In 1994, Chamling founded the Sikkim Democratic Front (SDF). In the 1994 elections, the SDF won 19 out of 32 seats and formed the government. Chamling's approach to governance — radically different from Bhandari — rewrote the political equations that governed Sikkim politics. Bhandari could never shed his aristocratic pretensions and hence could not connect to the masses. On the other hand, Chamling's down-to-earth approach and his skill in the art of entertaining the masses with his oratory skills (his public meetings stretch up to four hours and he invariably enters into a dialogue with his audience) and accessibility has helped him stay connected. Despite the charges of corruption and nepotism levelled against him by opponents, Chamling's popularity only increased over each term. In the 1999 elections, his party won 24 out of 32 seats; in 2004 the SDF swept 31 out of 32 seats; and in the 2009 elections, SDF swept all the 32 seats.
It is a fact that with Chamling coming to power there is governance in the state. Visible governance! The state's shift to organic farming, the considerable improvements in the primary education sector, and the focus on the tourism industry have intensified the SDF's mass appeal. The SDF's 72-page manifesto for the 2014 polls details achievements in energy and power, organic farming, education, IT and tourism development, even quoting travel guide Lonely Planet to substantiate its claims! Another Chamling claim to good governance has been the 50 per cent reservation for women in Panchayati Raj institutions which was implemented in the 2012 panchayat elections.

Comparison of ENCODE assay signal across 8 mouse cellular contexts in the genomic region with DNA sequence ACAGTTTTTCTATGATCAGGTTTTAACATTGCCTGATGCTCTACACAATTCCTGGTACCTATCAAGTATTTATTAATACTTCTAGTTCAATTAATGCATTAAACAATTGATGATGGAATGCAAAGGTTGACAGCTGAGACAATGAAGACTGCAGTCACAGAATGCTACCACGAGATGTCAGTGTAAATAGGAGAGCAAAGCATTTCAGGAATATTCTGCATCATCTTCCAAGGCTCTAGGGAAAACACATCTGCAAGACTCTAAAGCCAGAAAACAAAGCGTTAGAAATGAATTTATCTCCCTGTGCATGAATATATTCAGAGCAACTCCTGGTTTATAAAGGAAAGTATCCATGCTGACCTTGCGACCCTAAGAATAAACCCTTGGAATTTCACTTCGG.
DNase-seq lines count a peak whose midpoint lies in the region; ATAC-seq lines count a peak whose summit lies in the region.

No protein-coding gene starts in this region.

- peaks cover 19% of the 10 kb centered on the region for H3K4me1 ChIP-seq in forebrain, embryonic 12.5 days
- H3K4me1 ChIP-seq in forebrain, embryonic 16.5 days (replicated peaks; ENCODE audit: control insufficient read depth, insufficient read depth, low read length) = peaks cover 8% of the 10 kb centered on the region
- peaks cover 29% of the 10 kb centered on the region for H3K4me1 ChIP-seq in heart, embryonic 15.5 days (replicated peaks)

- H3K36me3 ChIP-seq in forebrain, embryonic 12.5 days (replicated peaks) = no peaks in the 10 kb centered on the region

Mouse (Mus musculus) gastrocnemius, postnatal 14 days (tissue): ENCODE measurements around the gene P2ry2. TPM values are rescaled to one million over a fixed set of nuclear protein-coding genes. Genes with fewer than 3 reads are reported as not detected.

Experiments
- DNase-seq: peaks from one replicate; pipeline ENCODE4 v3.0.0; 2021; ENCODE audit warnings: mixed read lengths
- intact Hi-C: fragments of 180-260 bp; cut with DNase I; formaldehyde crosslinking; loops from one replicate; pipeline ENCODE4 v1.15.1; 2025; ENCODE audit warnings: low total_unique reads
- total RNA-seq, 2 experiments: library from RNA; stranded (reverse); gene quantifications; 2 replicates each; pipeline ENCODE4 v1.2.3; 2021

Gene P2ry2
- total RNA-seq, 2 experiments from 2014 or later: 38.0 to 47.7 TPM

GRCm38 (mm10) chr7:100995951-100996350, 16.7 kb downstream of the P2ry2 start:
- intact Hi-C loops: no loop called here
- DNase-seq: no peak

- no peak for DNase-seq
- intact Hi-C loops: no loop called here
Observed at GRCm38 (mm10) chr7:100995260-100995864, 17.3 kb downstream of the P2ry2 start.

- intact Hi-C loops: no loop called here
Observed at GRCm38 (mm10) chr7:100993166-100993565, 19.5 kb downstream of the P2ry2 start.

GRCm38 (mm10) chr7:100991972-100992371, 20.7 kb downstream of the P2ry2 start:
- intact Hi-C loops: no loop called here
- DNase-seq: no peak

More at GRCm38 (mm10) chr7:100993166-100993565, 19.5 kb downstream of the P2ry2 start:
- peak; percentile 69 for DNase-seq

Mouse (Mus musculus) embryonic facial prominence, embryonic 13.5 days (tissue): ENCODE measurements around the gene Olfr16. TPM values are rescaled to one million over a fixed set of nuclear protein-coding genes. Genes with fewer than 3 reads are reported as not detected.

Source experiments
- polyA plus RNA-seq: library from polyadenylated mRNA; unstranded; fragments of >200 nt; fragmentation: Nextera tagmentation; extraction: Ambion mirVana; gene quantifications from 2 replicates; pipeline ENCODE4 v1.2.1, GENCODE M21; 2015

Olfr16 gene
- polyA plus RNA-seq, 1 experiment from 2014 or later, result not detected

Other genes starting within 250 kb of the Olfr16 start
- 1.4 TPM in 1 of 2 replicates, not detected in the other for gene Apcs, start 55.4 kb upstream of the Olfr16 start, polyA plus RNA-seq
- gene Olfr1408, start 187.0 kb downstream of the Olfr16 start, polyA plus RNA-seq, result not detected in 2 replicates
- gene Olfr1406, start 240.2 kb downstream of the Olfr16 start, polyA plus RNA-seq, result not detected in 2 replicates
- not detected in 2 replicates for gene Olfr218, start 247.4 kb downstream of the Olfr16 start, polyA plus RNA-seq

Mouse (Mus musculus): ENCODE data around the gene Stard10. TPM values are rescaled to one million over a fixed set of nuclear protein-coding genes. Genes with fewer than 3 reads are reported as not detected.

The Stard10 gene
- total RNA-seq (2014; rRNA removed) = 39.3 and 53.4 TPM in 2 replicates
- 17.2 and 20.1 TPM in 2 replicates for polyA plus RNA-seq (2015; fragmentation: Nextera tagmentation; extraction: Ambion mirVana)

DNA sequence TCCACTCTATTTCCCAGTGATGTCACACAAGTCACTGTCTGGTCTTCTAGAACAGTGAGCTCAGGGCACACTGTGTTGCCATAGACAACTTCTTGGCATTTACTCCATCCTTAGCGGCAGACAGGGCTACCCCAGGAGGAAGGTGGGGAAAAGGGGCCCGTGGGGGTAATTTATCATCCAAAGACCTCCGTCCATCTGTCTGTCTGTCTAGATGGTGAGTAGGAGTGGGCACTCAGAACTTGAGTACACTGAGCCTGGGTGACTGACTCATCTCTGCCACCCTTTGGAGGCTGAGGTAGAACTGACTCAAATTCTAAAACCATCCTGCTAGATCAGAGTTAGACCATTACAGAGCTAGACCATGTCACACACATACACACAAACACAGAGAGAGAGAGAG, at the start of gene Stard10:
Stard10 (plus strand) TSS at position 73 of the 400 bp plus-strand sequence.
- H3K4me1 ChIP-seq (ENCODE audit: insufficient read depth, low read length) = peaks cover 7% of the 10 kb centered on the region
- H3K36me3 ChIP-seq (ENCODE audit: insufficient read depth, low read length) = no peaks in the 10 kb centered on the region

The main opposition party, the one-year-old Sikkim Krantikari Morcha (SKM) is helmed by PS Golay — once a Chamling confidante and a three-term minister in past SDF governments. He turned a dissident after being denied a ministerial berth in the 2009 government on the pretext of providing space for 'new faces'. Rather than ideological rift, Golay's personal grudge with Chamling gave birth to the SKM. Among the first successes for the new party was the entry of prominent social and environmental activist Dawa Lepcha, who protested against the six proposed hydel power projects in the Dzongu area of North Sikkim, known as Lepcha Reserve. Lepchas, the original inhabitants of Sikkim, believe and treat this area with sanctity and worried about the adverse environmental effects of these projects. Following large-scale protests led by Dawa Lepcha and Tenzing Lepcha who went on hunger strike, the government cancelled five of the six projects. The support of the social forum, Affected Citizens of Teesta (ACT), and Dawa's candidature from Dzongu have given the SKM a much-needed toehold in North Sikkim.
However, the breakout of election-related violence in west Sikkim and the death of two SDF activists may damage the SKM's prospects. Suddenly, a people without an effective opposition party have begun to view the new party with scepticism. By condemning political violence strongly and putting up posters of its martyrs all over, the SDF is turning the deaths to its advantage. Much like the Aam Aadmi Party's impact, the questions abuzz in Sikkim are whether a 20-day campaign by a one-year-old party can trump a party ruling for 20 years and if Chamling can record a fifth term in the Chief Minister's office.
The authors are research scholars at the Sikkim Central University.